“Down how many roads among he stars must propel himself in search of the final secret? The journey is difficult, immense, at times impossible, yet that will not deter some of us from attempting it.” – Loren Eiseley
At 5,270 ft. elevation, Mt Katahdin (Maine) is not usually considered a challenging hike. Even so, Henry Thoreau had a terrifying encounter with himself.
“I stand in awe of my body, this matter to which I am bound has become so strange to me. I fear not spirits, ghosts, of which I am one, — that my body might, — but I fear bodies, I tremble to meet them. What is this Titan that has possession of me? Talk of mysteries! — Think of our life in nature, — daily to be shown matter, to come in contact with it, — rocks, trees, wind on our cheeks! The solid earth! the actual world! the common sense! Contact! Contact! Who are we? where are we?”
So, we don’t know where we came from, where we are in the universe, or where we are headed, which sounds like a perfect definition of “wilderness.”
Scientists have decided that the Earth belongs to the spiraling Milky Way Galaxy, which contains an estimated 100 billion stars. The galaxy is drifting through mostly “nothing.” The Earth also belongs to a solar system that is drifting through the Milky Way Galaxy. The Earth orbits around the Sun at 67,000 miles per hour; it has a rotational velocity at the equator of 1,040 miles per hour and the rotational velocity at the poles is 1 per day. The size and mass of the Earth determines our atmosphere and the size and distance of the Moon between Earth and Sun affects tides and seasons. All of this means that life on Earth is nothing less than the result of a myriad of miracles against unfathomable odds.
It also means that the entire universe, outside of the Earth’s atmosphere, appears to be incompatible with life as we understand it. This does not mean, however, that there are not “beings,” powers or energy manifestations that could be millions of years ahead of our knowledge and technology. In fact, it is ludicrous for us to think that we are anything more than “Stone Age” creatures in the universal community. Two tragic examples of this are how we treat our environment and how we treat our fellow man.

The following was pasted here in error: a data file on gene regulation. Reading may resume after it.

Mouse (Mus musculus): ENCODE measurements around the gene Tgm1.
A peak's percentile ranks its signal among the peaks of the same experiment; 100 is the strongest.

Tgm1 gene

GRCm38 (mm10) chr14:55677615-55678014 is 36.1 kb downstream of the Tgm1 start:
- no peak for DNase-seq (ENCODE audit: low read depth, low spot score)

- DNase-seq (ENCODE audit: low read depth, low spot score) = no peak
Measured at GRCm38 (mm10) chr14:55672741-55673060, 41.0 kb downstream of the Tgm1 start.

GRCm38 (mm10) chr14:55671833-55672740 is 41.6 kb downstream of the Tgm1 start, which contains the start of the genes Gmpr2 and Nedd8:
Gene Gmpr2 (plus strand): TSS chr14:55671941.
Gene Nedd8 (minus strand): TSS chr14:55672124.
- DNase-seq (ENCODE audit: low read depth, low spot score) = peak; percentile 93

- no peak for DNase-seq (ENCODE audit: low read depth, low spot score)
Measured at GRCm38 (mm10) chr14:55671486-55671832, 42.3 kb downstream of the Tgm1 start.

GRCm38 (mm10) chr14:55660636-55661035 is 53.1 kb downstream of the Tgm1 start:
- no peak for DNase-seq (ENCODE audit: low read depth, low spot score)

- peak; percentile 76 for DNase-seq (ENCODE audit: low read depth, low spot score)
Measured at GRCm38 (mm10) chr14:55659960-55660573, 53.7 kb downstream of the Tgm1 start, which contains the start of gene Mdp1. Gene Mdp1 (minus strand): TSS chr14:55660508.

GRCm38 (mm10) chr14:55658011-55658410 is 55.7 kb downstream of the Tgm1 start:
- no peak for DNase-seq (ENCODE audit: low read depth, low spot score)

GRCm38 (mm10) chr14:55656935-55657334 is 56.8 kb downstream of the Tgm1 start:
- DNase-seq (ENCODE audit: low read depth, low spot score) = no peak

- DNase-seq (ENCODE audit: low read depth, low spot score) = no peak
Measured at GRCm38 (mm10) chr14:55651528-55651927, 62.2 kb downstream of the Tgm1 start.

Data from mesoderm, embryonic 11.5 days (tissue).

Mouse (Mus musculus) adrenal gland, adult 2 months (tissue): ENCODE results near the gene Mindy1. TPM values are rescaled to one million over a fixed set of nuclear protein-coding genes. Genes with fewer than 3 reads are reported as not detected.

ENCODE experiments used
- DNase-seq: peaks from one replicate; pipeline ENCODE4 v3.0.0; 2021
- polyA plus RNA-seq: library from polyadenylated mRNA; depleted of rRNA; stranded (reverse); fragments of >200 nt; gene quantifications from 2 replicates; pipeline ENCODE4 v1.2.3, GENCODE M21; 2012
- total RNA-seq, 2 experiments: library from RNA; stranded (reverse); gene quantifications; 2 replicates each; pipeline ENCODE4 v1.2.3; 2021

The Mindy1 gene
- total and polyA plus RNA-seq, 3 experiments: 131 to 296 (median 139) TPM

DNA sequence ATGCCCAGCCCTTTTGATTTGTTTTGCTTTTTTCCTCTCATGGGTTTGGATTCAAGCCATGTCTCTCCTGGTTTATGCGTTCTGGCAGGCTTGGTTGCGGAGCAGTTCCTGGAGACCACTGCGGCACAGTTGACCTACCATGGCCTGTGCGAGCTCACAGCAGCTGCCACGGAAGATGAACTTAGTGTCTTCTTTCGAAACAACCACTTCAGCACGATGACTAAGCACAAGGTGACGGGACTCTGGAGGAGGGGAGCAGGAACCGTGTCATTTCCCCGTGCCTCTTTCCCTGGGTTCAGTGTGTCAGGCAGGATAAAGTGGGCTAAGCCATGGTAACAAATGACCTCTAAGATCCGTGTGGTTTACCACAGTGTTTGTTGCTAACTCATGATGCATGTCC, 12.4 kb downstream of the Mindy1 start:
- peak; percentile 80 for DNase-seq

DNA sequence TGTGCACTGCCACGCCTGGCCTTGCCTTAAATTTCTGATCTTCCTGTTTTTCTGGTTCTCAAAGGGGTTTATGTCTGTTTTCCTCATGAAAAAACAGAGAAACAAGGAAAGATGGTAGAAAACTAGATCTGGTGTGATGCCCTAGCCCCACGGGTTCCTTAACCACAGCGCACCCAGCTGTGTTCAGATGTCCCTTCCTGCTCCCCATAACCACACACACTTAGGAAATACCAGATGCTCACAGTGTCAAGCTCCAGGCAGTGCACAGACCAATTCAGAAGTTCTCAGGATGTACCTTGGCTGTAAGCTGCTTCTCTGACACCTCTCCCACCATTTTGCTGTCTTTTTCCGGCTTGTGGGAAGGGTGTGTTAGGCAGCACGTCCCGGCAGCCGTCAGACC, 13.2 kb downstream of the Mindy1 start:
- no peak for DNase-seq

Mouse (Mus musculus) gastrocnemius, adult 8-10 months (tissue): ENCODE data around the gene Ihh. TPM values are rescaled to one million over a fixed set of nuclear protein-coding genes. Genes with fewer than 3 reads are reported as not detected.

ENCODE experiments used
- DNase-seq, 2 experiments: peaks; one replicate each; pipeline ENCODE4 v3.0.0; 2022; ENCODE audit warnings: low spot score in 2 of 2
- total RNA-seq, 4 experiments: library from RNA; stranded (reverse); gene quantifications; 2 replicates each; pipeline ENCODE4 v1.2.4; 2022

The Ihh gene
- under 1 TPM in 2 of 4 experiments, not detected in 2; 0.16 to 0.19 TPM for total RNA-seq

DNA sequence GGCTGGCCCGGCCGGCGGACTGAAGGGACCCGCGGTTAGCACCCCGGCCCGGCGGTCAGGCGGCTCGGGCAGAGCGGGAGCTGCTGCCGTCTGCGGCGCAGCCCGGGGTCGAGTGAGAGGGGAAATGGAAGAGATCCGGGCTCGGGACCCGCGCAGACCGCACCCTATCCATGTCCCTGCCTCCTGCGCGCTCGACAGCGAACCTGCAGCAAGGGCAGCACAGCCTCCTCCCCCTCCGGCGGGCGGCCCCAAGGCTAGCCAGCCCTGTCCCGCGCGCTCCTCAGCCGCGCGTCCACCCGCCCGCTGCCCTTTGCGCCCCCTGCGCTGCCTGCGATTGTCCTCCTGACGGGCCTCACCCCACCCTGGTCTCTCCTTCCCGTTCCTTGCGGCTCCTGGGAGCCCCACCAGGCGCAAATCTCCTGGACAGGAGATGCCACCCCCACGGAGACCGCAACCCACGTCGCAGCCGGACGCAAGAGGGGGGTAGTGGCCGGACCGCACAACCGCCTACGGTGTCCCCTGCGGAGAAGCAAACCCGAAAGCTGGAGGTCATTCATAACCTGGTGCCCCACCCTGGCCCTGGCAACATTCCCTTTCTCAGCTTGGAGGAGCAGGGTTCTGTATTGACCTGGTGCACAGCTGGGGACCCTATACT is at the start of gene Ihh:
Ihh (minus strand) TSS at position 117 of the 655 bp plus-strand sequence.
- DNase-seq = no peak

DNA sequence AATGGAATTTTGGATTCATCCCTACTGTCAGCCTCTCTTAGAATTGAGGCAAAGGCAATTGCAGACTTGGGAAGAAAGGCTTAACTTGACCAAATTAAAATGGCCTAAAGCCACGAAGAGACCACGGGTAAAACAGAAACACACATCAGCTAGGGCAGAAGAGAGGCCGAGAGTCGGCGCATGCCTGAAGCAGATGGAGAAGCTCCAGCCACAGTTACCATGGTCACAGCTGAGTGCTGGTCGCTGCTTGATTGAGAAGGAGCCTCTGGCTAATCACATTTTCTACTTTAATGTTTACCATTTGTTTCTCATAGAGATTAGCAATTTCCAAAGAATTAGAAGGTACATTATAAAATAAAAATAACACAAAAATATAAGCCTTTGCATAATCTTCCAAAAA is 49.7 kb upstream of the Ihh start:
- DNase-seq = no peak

When our first-born was two years old, we had a nightly ritual. After dinner, her mother bathed, dried, powdered her and put into her “sleeper.” Then she would run to the living room, launch her little body into my arms and with great enthusiasm say, “Show me the stars, Daddy.” We lived in a semi-rural area where urban lights did not reduce the stars’ brilliance. We would stand for a few seconds rapt in awe and adoration. Without exception, her little face would radiate joy as she intuitively absorbed the beauty and mystery of the universe. And then she would giggle and say; “Let’s sing “Twinkle Twinkle Little Star.”I was very young then, and would later experience many wonders, even natural miracles, however, those nightly encounters with my daughter and the unfathomable cosmos, eventually came to rank among the most sacred events in my life.
Thoreau spoke of “contact” and, if only for a few precious moments, we were in contact with both Creator and creation.